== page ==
Theoretically, I’m a grown man. And yet I’m afraid. When I’m walking alone and the breeze suddenly quickens, fear awakens in me. The grass blades bow low like reverent, pagan slaves. The unconnected debris is caught up and scattered like so many prescient tramps. When the wind comes faster, and the tree limbs yield to the point of snapping, I want to run. Is there a ghost in the wind? Is he angry? May be.
Is there magic in the wind? I think so. Enlightenment, be hanged.
It was there in the beginning. The Spirit of God hovering over the face of the waters in creation, like the Spirit of God would hover over humble Mary and recreate everything in the waters of her womb. The wind is alive, for it is spirit. I’m sure you’ve heard that the Hebrew words for spirit, wind, and breath are all the same word (though with wide meaning variations). Same goes for Greek. Try reading John 3 (or all of John) and think about all the double-meanings as Jesus talks about those born of the spirit, who are like the wind. Where is he from? Galilee? Where is the wind from? Half the time people are wondering where he’s from, where he is, and where he’s going. He is the one born of the wind (Spirit). He is from the sky (same word for heaven) and his father, the Sky God, approves of him. He is the Master of the Wind, and the Sea. He will crush the dragon.
The story goes that God made man out of dust, then breathed into his nostrils the breath of life. The breath of God, the life of man. Dust to dust. We die when we stop breathing, or when the breath of God leaves us. Wind. Spirit. Breath. Life.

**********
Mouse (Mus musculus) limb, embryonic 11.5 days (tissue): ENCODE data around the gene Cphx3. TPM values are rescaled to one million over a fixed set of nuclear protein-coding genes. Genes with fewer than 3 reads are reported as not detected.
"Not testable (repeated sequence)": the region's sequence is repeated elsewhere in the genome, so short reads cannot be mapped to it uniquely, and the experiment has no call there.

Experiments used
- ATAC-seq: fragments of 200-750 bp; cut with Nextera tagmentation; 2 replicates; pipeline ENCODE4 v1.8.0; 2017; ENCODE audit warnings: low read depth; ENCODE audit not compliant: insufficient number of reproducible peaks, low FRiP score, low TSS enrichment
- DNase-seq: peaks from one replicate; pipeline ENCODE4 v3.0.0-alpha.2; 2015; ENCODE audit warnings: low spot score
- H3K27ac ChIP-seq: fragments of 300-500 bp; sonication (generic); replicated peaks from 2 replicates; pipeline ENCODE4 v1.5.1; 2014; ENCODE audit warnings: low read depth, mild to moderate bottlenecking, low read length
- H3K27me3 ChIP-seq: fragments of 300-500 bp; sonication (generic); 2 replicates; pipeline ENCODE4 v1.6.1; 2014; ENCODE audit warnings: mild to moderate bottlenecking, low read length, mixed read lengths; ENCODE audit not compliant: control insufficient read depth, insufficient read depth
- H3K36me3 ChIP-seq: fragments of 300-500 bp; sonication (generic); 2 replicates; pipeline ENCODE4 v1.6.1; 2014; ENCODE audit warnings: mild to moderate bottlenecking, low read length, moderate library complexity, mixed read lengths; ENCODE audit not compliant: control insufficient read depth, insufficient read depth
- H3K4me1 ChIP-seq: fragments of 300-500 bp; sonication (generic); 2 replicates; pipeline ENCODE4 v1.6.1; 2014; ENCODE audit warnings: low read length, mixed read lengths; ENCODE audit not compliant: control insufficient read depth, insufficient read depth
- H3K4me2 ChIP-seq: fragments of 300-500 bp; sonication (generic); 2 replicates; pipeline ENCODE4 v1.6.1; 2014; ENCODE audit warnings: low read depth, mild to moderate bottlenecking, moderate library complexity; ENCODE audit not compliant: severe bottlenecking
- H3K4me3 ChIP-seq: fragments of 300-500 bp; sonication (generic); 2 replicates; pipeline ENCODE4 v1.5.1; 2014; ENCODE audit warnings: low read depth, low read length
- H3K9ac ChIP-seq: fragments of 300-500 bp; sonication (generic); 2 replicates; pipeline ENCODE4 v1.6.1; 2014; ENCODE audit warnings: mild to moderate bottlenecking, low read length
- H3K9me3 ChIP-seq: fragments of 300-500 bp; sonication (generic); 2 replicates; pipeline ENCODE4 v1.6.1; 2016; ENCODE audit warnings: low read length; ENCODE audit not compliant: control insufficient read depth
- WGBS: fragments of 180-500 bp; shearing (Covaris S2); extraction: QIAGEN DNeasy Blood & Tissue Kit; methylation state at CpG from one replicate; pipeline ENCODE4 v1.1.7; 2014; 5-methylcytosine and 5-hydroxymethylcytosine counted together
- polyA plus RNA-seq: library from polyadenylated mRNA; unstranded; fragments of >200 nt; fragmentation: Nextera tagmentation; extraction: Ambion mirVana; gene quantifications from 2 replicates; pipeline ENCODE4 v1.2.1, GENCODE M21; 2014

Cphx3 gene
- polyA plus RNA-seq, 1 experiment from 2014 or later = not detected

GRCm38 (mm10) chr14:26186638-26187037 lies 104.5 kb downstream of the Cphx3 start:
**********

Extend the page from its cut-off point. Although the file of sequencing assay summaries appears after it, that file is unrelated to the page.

I suppose I only want to say that if you at times feel there is magic in the wind, believe it.
There is no stranger fairy tale than the true tale of God’s created and sustained world. Try to invent wonder beyond the story he is telling and you will be checked. Truth actually is stranger than fiction. It is an incredible deception that sustains a disbelief in magic. Thomas Jefferson may cut as many Bibles to shreds as he wishes, editing out the silly parts, but miracles cannot be so easily excised. The earth is a wizard’s tent, teeming with potions and enchantments.
Do we need to stretch our imaginations to see the unseen wonder of the world, especially the world to come? Yes, we do. We need an enchantment to break the spell of the dogmatic disbelief of our age. But this disbelief is not even fully rational. Imagine telling some one about the world who had never seen it.
“You see, we put seeds –like little babies of a plant– into the ground. We water them, or the Sky God sends rain. He sends sunshine as well and, sometime later, our food grows out of the dirt.”
Is it any stranger that we ourselves came from dirt?
The world is already magical.
Every beanstalk is magic. And every Jack is immortal. Why search for the goose that lays golden eggs, when it’s amazing enough they lay eggs at all? Or, hey, why not? Look for the golden eggs. I’ve seen stranger things. Kisses cause cradles. Because of all that is, I’m prepared to believe a lot that is (apparently) not.
I urge you to disbelieve the disbelief that surrounds us like an evil fog. Disbelieve the sneering comics who cynically dismiss magic and sincerity. Disbelieve the desperate scolds who preach the impossible tale of Godless good. Disbelieve the doubting part of your heart.
Surrender to wonder. Jesus is its maker and master.
When the wind picks up, maybe it’s not the wrong kind of fear I experience. Maybe it’s sudden, unstoppable humility before the untamed world and its wild God.
The sage of Ecclesiastes calls us to, “Fear God and keep his commands,” and elsewhere to, “Follow your heart.” It is good to lay hold of one and not neglect the other.
Note: Not to implicate them in my buffoonery, but along these lines I owe much to G.K. Chesterton (especially Orthodoxy) and N.D. Wilson (Notes From the Tilt-A-Whirl).